KHQ reaches new heights
Downtown building to be home for news organization
By Amy Cannata
Construction on KHQ’s new downtown building is reaching its pinnacle, literally.
The building’s 107-foot-tall tower, which is nearing completion, will house microwave transmission equipment used to send the station’s signal to its transmitter on Tower Mountain.
While Operations Manager Scott Blair wouldn’t disclose the cost to construct KHQ’s new 53,000-square-foot facility at 1201 W. Sprague, the city building department estimated the project’s value at just less than $5 million when construction permits were issued. That figure does not include engineering or design costs or any of the equipment that is being installed.
The entire building is more than 30 percent larger than Q-6’s current building at 4202 S. Regal. Blair said no additional staffing is planned at this time.
“From a design standpoint, the (new) building will feature a large open area in the center of the newsroom that looks into the sales and administration area,” he said. “We’re seeing that in several television stations we’ve visited. The concept is to reduce the isolation. It ties those departments together.”
The facility will also bring KHQ up to date with upcoming federal digital broadcasting requirements and include a basement parking garage and covered parking for Q-6’s satellite and microwave trucks on the west side of the building.
Blair said employees are looking forward to moving downtown to be closer to restaurants, shopping, advertising clients and breaking news. And he said he hopes the benefits extend beyond KHQ staff.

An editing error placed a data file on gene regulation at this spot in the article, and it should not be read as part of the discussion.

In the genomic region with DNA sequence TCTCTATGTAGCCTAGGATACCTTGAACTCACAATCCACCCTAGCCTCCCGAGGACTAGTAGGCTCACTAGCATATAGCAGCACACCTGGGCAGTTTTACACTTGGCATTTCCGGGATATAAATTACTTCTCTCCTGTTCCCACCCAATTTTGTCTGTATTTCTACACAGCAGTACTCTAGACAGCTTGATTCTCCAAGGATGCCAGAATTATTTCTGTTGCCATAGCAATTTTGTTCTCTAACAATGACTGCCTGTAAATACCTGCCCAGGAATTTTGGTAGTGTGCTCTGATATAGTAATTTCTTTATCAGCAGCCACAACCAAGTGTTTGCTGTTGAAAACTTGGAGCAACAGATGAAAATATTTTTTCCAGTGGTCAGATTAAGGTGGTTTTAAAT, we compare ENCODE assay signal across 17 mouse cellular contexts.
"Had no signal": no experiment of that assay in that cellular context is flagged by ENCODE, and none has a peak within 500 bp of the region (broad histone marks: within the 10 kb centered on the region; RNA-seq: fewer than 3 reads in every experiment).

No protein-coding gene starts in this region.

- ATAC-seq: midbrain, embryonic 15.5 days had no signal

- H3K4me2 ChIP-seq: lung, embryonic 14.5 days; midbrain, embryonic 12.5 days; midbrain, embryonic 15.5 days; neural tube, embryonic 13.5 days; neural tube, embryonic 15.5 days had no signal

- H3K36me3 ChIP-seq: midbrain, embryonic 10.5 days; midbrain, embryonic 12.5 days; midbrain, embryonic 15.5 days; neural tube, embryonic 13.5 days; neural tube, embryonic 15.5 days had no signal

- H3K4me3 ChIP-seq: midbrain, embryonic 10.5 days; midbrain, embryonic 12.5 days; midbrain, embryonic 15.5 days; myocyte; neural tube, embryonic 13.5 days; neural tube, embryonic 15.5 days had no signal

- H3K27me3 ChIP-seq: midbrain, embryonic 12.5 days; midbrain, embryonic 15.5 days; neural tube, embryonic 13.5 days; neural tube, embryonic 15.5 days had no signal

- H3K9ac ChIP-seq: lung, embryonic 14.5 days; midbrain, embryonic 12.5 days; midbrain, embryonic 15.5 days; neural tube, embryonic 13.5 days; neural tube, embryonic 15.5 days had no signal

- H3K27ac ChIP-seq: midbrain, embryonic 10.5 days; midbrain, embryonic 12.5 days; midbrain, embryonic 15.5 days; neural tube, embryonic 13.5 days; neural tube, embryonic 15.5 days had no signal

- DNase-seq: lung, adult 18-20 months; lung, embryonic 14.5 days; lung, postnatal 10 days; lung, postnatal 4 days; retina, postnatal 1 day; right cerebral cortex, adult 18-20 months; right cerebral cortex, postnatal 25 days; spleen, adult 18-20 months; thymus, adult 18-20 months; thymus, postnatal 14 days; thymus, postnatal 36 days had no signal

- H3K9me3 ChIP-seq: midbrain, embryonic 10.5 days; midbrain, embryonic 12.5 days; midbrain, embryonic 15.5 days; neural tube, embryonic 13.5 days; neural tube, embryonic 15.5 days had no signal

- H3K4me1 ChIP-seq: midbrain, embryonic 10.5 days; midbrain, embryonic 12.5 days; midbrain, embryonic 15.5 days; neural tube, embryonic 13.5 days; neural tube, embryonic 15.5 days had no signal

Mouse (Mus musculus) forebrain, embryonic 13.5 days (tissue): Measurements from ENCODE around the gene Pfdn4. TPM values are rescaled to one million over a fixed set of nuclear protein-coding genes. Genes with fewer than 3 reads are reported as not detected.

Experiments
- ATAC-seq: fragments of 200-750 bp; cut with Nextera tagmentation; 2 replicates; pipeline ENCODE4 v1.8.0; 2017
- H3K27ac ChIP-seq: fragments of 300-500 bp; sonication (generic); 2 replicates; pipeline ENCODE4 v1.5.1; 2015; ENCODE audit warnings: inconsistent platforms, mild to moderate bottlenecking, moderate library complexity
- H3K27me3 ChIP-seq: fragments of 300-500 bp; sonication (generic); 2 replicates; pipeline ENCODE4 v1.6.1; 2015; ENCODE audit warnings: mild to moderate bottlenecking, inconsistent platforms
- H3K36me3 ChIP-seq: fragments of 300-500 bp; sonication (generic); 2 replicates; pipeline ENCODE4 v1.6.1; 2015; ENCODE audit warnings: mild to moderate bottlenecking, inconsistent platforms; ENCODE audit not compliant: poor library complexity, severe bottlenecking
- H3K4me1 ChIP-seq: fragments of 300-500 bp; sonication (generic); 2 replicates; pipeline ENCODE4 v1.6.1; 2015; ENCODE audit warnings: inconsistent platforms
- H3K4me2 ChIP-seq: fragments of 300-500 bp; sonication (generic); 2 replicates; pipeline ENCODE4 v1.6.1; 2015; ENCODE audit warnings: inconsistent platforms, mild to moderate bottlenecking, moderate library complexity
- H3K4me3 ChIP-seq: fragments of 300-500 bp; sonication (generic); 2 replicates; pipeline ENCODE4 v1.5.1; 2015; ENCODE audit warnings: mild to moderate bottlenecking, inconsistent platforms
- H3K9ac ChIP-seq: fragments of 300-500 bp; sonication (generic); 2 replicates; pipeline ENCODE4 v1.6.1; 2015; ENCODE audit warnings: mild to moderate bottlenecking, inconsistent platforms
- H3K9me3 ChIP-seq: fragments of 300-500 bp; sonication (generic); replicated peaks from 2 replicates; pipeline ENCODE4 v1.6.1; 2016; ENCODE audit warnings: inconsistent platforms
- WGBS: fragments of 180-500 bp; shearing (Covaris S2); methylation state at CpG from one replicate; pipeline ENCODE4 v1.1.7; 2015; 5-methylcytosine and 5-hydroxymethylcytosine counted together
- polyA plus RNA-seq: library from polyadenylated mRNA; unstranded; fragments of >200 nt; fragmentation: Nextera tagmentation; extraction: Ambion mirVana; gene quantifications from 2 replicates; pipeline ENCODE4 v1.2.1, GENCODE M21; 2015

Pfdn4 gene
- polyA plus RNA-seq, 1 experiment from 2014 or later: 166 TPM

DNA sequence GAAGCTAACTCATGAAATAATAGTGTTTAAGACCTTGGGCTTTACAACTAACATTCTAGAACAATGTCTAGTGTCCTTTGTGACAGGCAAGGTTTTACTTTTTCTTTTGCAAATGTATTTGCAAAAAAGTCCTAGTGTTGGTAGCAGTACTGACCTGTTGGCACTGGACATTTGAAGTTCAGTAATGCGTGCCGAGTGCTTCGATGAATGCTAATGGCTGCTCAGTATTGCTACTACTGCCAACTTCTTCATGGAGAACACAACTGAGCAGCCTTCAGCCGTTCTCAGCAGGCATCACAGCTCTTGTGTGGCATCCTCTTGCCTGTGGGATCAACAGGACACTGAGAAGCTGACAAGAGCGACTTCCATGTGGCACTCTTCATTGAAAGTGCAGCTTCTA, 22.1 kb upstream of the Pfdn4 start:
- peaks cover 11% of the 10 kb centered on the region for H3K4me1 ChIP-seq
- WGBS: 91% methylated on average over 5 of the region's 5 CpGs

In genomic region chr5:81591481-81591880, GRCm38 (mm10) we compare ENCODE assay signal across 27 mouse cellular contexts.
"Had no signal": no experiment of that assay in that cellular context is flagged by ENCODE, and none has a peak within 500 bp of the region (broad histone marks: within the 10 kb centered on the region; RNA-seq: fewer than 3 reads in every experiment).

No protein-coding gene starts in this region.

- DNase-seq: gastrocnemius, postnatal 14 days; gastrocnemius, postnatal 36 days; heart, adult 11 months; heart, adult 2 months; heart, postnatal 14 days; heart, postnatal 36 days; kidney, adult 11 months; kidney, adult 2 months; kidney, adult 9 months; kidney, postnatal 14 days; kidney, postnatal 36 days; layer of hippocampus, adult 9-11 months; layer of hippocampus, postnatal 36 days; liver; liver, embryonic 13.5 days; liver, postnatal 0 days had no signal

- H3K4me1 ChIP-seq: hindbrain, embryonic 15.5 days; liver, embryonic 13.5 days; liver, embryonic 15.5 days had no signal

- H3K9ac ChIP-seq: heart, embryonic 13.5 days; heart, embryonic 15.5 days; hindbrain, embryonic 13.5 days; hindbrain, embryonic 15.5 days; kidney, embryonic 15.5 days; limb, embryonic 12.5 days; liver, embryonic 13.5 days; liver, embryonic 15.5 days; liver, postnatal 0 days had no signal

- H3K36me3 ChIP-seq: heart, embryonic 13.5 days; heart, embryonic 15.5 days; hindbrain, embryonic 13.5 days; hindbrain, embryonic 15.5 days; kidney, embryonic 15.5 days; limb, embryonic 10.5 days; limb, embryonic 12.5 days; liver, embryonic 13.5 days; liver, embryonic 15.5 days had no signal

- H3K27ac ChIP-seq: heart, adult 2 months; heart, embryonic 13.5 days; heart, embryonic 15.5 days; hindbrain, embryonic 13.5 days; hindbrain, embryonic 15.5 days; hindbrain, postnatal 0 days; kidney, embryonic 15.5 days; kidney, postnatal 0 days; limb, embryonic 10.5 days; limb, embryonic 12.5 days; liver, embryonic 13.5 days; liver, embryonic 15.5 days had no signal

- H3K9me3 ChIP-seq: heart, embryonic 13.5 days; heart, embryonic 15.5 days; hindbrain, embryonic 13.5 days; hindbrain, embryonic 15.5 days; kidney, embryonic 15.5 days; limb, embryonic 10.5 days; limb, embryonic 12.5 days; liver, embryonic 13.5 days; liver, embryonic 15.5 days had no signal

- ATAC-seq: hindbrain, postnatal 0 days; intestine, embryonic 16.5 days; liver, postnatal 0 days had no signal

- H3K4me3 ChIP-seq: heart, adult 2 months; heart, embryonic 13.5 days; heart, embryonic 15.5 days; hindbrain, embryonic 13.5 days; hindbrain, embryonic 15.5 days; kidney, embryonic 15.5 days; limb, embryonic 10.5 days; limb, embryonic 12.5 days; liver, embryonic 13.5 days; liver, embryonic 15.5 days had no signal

“We think that our facility is going to have a far-reaching positive influence on the (West First) neighborhood,” he said. “We feel having a new facility that will have a long life and 100-plus employees working there will bring more support to businesses there that will help improve and clean up the neighborhood.”
Jill Smith, spokeswoman for the Odd Girls LLC, which is renovating the Odd Girls (formerly Odd Fellows) Hall, said she looks forward to KHQ moving into the West First neighborhood.
“I’m encouraged there is going to be a good group of creative people in the area,” she said. “The more things that happen in that area, the more we’re going to encourage people to feel safe there and walk around.”
Smith also is co-owner of EarthGoods, a hemp products company that will be moving into the Odd Girls building in August. Other tenants are also being recruited for the building, which Smith said is designed to be a center for creative, fun companies.
KHQ employees will begin moving downtown in December and complete the move by March 1.
What will become of KHQ’s present South Hill site is uncertain, but Blair said there is no truth to rumors that the property has been sold to a superstore such as Wal-Mart, Home Depot or Target.
“We will not develop it,” he said, “but it will probably be offered for development.”
Tuesday, July 18, 2000